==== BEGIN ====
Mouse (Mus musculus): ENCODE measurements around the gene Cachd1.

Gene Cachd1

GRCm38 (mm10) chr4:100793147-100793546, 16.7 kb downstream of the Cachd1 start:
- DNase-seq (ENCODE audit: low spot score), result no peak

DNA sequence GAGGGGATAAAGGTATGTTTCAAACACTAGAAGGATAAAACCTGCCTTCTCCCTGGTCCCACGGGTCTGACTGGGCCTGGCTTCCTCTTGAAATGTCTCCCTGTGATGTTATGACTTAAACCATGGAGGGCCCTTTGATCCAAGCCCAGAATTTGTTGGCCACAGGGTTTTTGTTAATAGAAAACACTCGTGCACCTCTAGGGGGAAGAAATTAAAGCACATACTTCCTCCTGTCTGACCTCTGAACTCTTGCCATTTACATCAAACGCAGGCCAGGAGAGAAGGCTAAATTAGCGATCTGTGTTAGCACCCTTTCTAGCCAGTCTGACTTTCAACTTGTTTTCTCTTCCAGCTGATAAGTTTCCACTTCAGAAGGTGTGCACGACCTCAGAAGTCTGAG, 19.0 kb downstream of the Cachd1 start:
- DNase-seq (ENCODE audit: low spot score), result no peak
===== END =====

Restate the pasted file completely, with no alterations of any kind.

Mouse (Mus musculus): ENCODE measurements around the gene Cachd1.

Gene Cachd1

GRCm38 (mm10) chr4:100793147-100793546, 16.7 kb downstream of the Cachd1 start:
- DNase-seq (ENCODE audit: low spot score), result no peak

DNA sequence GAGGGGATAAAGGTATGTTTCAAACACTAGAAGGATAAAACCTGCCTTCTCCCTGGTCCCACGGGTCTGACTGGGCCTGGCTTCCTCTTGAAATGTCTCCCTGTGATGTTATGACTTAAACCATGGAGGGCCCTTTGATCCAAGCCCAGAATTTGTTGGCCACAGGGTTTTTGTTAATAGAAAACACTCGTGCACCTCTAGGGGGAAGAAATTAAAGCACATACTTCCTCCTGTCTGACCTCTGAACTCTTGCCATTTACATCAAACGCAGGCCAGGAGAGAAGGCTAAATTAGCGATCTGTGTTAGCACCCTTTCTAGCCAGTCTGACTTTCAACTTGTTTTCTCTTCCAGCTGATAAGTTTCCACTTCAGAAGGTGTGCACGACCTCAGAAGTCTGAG, 19.0 kb downstream of the Cachd1 start:
- DNase-seq (ENCODE audit: low spot score), result no peak